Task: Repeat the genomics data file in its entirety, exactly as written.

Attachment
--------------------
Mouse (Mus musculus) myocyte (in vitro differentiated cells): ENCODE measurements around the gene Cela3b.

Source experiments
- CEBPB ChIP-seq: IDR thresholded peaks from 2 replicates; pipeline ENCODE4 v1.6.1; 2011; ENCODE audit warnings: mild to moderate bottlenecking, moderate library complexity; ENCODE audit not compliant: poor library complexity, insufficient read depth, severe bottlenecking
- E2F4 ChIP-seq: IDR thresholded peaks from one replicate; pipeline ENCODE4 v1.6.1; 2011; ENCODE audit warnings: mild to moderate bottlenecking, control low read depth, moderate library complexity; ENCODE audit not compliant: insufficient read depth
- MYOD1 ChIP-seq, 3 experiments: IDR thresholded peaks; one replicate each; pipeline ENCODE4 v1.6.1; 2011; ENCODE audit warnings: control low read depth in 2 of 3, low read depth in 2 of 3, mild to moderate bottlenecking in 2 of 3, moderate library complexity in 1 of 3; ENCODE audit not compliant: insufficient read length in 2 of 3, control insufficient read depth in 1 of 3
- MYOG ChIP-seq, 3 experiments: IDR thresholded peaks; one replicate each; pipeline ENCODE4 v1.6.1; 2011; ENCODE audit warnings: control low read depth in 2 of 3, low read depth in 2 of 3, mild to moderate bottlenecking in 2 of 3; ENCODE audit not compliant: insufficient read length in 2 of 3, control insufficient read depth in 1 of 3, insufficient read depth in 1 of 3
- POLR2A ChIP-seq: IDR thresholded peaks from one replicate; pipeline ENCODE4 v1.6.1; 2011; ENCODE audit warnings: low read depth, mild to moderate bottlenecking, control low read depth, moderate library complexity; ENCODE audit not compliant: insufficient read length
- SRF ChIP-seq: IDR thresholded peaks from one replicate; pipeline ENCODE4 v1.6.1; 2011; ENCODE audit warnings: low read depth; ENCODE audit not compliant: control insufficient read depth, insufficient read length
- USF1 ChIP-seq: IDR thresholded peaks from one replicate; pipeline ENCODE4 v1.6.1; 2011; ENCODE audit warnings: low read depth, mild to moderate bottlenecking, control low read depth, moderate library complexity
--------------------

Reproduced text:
Mouse (Mus musculus) myocyte (in vitro differentiated cells): ENCODE measurements around the gene Cela3b.

Source experiments
- CEBPB ChIP-seq: IDR thresholded peaks from 2 replicates; pipeline ENCODE4 v1.6.1; 2011; ENCODE audit warnings: mild to moderate bottlenecking, moderate library complexity; ENCODE audit not compliant: poor library complexity, insufficient read depth, severe bottlenecking
- E2F4 ChIP-seq: IDR thresholded peaks from one replicate; pipeline ENCODE4 v1.6.1; 2011; ENCODE audit warnings: mild to moderate bottlenecking, control low read depth, moderate library complexity; ENCODE audit not compliant: insufficient read depth
- MYOD1 ChIP-seq, 3 experiments: IDR thresholded peaks; one replicate each; pipeline ENCODE4 v1.6.1; 2011; ENCODE audit warnings: control low read depth in 2 of 3, low read depth in 2 of 3, mild to moderate bottlenecking in 2 of 3, moderate library complexity in 1 of 3; ENCODE audit not compliant: insufficient read length in 2 of 3, control insufficient read depth in 1 of 3
- MYOG ChIP-seq, 3 experiments: IDR thresholded peaks; one replicate each; pipeline ENCODE4 v1.6.1; 2011; ENCODE audit warnings: control low read depth in 2 of 3, low read depth in 2 of 3, mild to moderate bottlenecking in 2 of 3; ENCODE audit not compliant: insufficient read length in 2 of 3, control insufficient read depth in 1 of 3, insufficient read depth in 1 of 3
- POLR2A ChIP-seq: IDR thresholded peaks from one replicate; pipeline ENCODE4 v1.6.1; 2011; ENCODE audit warnings: low read depth, mild to moderate bottlenecking, control low read depth, moderate library complexity; ENCODE audit not compliant: insufficient read length
- SRF ChIP-seq: IDR thresholded peaks from one replicate; pipeline ENCODE4 v1.6.1; 2011; ENCODE audit warnings: low read depth; ENCODE audit not compliant: control insufficient read depth, insufficient read length
- USF1 ChIP-seq: IDR thresholded peaks from one replicate; pipeline ENCODE4 v1.6.1; 2011; ENCODE audit warnings: low read depth, mild to moderate bottlenecking, control low read depth, moderate library complexity